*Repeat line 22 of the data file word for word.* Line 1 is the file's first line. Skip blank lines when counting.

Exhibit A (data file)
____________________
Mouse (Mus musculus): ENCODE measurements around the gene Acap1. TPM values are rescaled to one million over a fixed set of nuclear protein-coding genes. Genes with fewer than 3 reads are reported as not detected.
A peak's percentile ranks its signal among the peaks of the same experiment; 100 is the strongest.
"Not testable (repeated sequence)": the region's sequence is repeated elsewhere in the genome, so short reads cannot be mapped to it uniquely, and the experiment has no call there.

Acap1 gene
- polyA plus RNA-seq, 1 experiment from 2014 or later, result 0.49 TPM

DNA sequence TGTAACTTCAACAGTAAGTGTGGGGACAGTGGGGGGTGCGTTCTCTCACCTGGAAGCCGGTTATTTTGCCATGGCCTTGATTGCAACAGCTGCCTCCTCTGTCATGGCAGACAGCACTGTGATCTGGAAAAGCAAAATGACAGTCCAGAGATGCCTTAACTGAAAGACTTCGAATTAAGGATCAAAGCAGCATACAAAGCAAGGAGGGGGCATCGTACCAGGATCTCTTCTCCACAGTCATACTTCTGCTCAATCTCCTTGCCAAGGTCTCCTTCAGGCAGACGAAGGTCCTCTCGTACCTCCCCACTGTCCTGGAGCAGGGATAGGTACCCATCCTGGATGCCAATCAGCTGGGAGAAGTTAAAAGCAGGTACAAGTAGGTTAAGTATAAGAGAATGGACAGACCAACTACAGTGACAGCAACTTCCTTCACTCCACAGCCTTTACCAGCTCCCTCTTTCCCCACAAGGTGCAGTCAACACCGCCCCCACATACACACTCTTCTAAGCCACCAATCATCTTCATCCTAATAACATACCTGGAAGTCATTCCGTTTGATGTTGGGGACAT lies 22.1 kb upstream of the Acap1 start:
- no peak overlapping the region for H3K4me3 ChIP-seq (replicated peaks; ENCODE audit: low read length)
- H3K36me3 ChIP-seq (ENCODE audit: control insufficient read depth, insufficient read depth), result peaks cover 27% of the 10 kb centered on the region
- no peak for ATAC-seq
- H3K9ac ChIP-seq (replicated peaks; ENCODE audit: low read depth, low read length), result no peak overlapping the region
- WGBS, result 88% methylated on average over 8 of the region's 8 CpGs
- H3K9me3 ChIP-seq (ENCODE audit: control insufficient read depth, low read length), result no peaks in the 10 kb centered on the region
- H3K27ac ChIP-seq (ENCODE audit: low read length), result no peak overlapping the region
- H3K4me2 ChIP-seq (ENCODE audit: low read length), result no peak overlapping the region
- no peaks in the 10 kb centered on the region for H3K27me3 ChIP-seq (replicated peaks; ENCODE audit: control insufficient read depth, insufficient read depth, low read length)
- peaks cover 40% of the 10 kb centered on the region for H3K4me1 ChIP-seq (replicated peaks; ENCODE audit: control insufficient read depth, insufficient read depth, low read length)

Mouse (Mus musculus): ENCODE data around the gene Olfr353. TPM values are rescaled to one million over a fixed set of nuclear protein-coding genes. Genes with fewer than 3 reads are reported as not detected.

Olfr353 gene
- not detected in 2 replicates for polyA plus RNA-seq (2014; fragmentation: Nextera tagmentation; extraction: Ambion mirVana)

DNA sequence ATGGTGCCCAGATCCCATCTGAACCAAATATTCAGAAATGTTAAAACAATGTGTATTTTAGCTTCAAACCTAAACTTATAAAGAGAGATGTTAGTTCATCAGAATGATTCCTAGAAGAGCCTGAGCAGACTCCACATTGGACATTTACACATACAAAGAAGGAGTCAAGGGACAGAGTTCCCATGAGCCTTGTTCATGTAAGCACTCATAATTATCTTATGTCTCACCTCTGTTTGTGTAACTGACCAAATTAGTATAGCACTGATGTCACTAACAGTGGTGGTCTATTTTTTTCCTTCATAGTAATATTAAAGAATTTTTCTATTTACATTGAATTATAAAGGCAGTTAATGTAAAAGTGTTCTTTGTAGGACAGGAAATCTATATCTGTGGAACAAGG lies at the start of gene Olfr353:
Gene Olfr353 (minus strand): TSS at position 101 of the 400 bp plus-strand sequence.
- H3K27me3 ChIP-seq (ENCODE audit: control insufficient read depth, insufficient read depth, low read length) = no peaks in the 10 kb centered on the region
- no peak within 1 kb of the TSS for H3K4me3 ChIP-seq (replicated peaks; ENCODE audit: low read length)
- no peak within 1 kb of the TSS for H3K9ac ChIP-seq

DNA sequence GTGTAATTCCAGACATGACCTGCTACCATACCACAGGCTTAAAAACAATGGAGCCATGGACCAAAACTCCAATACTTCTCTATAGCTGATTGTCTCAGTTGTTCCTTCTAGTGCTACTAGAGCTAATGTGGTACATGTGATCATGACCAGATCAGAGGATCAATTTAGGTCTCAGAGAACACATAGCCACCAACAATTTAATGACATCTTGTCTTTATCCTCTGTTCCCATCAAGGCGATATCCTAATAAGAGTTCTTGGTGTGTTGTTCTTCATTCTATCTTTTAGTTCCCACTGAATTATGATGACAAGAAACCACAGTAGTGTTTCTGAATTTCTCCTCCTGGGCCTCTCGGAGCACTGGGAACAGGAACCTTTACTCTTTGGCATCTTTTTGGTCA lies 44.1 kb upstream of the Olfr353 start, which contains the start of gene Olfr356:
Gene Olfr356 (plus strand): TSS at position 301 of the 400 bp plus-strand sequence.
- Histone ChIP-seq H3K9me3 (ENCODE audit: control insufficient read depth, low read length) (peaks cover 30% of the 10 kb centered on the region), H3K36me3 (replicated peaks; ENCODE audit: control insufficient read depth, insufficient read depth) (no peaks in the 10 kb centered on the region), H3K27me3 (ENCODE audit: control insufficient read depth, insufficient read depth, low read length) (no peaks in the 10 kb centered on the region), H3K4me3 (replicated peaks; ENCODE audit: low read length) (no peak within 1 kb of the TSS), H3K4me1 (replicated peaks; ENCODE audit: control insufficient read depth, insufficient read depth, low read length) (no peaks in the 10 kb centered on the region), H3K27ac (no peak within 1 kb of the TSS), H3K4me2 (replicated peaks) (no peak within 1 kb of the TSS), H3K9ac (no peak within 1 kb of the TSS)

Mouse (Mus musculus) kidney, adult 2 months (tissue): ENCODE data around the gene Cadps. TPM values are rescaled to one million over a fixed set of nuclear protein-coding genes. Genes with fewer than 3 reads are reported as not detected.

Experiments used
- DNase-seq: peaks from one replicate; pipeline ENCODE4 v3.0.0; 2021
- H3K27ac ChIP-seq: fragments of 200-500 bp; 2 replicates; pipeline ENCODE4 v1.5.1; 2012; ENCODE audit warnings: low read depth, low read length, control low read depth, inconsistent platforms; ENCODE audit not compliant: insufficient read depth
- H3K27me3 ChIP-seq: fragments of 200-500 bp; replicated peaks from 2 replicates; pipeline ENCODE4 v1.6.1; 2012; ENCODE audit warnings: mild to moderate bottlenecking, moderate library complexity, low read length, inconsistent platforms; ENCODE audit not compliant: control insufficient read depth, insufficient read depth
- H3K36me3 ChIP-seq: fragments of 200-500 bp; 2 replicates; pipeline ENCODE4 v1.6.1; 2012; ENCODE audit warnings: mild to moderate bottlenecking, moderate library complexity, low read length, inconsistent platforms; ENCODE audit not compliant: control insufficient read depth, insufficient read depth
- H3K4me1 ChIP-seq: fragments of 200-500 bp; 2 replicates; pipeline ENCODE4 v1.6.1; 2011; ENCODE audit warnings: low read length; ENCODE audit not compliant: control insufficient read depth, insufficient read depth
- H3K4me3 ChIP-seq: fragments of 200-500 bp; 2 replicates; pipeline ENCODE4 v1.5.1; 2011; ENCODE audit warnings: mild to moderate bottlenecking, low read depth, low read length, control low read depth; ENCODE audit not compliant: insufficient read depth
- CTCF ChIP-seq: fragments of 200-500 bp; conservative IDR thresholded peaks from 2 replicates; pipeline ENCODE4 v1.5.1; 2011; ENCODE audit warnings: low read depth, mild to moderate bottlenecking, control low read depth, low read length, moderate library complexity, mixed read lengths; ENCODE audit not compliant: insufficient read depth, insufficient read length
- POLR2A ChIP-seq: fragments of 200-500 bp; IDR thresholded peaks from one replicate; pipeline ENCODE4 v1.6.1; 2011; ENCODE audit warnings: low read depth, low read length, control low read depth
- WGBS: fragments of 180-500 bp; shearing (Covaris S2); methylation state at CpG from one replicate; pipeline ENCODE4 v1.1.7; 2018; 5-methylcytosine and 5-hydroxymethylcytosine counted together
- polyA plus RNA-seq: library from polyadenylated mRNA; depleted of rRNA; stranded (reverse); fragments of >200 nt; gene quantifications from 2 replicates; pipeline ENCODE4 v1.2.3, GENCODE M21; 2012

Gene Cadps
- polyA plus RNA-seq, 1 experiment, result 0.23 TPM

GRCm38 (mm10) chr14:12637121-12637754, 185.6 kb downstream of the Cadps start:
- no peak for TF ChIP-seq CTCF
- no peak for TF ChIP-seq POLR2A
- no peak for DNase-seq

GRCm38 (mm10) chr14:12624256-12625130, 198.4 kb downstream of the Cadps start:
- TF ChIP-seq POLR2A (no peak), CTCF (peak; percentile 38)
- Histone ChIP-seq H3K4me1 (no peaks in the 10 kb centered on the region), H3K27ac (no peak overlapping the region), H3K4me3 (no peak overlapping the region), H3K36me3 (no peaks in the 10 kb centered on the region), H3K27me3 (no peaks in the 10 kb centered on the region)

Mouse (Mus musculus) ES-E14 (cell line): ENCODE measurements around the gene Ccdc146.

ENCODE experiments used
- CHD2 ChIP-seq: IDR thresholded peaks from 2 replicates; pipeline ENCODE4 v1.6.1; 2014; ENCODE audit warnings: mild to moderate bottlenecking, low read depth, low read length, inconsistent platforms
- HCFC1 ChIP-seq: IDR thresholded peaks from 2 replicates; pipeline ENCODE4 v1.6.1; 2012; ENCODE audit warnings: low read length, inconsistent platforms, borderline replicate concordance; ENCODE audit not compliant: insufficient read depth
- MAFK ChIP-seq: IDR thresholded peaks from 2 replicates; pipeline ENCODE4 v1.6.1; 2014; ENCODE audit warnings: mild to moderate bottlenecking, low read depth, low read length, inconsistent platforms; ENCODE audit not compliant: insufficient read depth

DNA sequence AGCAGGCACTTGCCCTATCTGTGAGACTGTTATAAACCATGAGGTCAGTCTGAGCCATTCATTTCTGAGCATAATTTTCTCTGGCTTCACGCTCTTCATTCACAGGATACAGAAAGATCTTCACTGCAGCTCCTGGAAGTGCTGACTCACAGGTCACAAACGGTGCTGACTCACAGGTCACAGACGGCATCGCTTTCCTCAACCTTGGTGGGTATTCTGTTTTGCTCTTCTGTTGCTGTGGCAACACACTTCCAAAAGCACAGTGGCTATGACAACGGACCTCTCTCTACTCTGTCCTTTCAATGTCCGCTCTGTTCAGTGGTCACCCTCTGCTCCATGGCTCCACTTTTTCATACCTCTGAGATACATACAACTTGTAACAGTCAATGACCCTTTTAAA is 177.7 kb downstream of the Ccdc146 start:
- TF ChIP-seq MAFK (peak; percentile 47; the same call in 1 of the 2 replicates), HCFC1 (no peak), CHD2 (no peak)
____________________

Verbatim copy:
- H3K27me3 ChIP-seq (ENCODE audit: control insufficient read depth, insufficient read depth, low read length) = no peaks in the 10 kb centered on the region